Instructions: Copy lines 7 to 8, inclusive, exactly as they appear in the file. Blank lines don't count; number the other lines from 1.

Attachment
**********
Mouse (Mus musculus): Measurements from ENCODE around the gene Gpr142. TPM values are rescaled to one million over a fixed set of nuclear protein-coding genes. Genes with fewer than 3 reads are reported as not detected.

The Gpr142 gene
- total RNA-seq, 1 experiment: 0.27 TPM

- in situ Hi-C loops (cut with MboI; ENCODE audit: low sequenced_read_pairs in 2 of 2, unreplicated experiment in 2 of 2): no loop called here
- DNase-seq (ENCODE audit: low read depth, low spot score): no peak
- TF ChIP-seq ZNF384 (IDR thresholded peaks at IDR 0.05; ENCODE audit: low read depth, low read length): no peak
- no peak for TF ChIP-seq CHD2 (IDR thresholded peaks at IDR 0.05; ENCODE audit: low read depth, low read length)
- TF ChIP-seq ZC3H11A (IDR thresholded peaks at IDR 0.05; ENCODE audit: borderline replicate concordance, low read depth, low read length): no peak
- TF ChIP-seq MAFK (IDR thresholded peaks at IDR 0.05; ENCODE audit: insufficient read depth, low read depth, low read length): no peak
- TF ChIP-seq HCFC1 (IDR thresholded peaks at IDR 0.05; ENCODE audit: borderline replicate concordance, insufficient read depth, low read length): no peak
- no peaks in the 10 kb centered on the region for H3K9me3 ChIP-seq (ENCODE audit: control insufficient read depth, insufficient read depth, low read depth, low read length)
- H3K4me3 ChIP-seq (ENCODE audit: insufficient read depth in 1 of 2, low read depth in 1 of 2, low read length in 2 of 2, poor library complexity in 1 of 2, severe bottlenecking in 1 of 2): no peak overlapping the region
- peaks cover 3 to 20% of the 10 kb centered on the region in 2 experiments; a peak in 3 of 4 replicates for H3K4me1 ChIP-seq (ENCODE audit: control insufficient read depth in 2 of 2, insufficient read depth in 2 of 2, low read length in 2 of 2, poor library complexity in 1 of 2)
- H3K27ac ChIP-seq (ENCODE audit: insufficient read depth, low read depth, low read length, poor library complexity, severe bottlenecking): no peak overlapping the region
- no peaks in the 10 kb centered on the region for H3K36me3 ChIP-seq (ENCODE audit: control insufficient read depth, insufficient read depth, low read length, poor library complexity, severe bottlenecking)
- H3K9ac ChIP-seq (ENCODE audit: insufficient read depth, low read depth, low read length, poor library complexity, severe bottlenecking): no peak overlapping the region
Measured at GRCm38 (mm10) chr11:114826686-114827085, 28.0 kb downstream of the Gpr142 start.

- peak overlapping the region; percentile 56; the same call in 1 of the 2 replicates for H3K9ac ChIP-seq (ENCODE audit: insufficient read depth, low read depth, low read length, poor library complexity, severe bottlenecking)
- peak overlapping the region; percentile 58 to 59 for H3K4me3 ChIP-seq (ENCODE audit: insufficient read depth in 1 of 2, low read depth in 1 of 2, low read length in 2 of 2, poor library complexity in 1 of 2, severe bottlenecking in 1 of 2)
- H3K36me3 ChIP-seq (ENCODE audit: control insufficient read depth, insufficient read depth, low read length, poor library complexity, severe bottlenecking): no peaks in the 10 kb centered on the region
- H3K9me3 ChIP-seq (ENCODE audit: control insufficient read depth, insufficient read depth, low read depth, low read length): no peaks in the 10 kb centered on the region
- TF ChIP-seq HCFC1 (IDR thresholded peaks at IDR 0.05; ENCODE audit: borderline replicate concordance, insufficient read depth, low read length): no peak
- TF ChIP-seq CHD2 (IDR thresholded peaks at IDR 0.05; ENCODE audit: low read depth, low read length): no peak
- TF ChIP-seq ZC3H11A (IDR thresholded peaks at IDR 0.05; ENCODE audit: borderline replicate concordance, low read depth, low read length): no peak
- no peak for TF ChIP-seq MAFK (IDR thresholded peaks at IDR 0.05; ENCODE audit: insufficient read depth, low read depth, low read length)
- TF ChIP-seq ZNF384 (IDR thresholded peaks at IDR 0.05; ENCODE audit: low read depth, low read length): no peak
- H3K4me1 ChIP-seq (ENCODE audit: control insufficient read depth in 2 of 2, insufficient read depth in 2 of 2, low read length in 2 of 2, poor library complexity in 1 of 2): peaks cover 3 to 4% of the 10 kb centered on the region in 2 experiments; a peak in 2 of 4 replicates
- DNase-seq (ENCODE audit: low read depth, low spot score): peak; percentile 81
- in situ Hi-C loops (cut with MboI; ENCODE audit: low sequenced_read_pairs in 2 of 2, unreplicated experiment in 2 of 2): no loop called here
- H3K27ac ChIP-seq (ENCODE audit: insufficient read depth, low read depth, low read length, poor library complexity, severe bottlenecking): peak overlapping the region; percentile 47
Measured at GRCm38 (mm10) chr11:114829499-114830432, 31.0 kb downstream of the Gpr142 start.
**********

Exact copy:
- no peak for TF ChIP-seq CHD2 (IDR thresholded peaks at IDR 0.05; ENCODE audit: low read depth, low read length)
- TF ChIP-seq ZC3H11A (IDR thresholded peaks at IDR 0.05; ENCODE audit: borderline replicate concordance, low read depth, low read length): no peak